Thursday, September 1, 2011

Obsession with EPICNESS

Do you have an obsession with epic workouts? I'm guessing that as a CrossFitter, you probably do. I just saw a video of a CrossFitter in Scottsdale do 1000 pull ups and 1000 push ups for time. It took him over 4 hours to do it. 2009 CrossFit Games champion Mikko Salo did 1000 burpees in 82 minutes.

I suppose feats of strength/endurance/etc. have been occurring throughout history. From Wikipedia, Jack Lalanne in 1957 (age 43) swam the Golden Gate channel while towing a 2,500-pound (1,100 kg; 180 st) cabin cruiser. The swift ocean currents turned this one-mile (1.6 km) swim into a swimming distance of 6.5 miles (10.5 km). Dean Karnazes ran across America in 75 days, totaling over 3,000 miles and averaging 40-50 miles per day. Diana Nyad swam 102 miles at age 30 in 1979. And the list goes on.

There's something appealing to ridiculous workouts whether it's the work itself or explaining to people you just did 100 pull ups, 100 push ups, 100 situps, and 100 squats for time and watching their jaw drop. To those seasoned CrossFitters, you know this workout as "Angie" and for some of you, it's not even that epic.

It's easy to get caught up in the EPICness of these workouts, but also realize the importance of BORING workouts. By that I mean 5x5 back squats, 7x1 shoulder press, 400m sprints, etc. Yes, some of you might like these movements over others, but at the end of the day they don't get as much glamour as those epic metcons. I think it's important to focus on a solid foundation, especially when it comes to strength. A lot of the athletes who do these major EPIC workouts already have a great strength and cardio background. (plus they're usually genetic outliers) Just because you see a video of a guy doing 1000 handstand push ups doesn't mean you should try it.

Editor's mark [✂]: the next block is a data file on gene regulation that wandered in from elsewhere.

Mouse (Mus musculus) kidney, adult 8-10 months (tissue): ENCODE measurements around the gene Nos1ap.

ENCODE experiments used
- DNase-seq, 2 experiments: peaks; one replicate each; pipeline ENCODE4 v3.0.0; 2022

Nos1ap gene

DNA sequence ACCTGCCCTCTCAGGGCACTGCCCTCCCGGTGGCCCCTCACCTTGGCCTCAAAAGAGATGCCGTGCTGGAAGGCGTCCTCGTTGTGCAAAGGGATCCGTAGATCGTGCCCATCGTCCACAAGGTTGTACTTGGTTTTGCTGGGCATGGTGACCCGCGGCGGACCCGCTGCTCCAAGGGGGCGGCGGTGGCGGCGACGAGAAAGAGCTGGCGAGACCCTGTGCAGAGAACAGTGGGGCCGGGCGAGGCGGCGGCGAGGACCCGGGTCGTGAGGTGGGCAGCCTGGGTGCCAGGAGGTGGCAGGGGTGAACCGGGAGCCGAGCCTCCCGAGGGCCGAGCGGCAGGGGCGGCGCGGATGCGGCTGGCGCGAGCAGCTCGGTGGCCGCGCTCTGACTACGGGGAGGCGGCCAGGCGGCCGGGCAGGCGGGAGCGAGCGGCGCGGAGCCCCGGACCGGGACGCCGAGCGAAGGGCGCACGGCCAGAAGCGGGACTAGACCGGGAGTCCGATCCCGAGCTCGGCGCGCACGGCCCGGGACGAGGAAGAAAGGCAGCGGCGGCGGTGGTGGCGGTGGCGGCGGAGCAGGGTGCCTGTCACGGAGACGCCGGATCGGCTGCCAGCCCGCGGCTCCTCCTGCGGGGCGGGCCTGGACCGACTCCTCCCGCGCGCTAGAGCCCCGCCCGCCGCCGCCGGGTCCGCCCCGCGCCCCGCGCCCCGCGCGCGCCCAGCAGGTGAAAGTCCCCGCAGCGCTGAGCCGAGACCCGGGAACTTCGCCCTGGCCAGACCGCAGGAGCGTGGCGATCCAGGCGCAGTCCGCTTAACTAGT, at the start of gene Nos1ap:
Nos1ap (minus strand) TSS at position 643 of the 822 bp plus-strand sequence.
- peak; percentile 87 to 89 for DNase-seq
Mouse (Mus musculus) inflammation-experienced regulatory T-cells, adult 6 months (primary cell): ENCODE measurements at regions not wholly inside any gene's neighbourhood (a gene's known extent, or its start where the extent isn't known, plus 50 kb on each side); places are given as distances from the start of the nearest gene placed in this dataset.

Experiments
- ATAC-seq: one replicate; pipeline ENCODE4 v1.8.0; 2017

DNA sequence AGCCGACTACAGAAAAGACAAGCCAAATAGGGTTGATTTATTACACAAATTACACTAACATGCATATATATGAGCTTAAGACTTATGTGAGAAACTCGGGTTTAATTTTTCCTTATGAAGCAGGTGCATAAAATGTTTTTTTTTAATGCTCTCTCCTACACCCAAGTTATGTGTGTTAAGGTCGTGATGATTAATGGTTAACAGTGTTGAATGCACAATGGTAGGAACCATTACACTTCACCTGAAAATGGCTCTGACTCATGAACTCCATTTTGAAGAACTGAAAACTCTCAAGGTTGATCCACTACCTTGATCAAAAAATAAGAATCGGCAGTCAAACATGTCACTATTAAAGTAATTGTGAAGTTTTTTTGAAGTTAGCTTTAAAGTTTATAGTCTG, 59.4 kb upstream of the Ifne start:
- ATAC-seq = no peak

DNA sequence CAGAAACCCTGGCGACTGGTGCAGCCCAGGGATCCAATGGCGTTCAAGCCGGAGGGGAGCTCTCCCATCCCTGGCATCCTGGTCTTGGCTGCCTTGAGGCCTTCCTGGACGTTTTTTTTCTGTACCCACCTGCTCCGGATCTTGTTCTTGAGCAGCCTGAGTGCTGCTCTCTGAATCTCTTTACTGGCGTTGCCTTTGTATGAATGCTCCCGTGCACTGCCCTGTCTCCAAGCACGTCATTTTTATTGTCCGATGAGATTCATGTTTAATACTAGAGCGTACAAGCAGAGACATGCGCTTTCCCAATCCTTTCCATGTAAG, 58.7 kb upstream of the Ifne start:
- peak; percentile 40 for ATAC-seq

Know your limitations, and every once in awhile, go for one of the hero workouts or longer metcons. But the majority of your time should be spent getting strong and building a solid foundation, not killing yourself every other day with muscle-wasting workouts.


  1. LOL. It's so easy to get caught up in our love of beating ourselves up it's good to be reminded of the importance of having a good foundation so we can a) go harder next time and b) not incur injuries.

  2. Couldn't agree more, P.Lentus. After you've been crossfitting for a while, you have to fish where the fish are to get your continued gains and PRs. Are you going to run 400m THAT much faster, or are you going to speed through the deads and OHS faster because you're stronger? chasing the magic metcon dragon is fun sometimes, but continued progress requires attention to the fundamentals.


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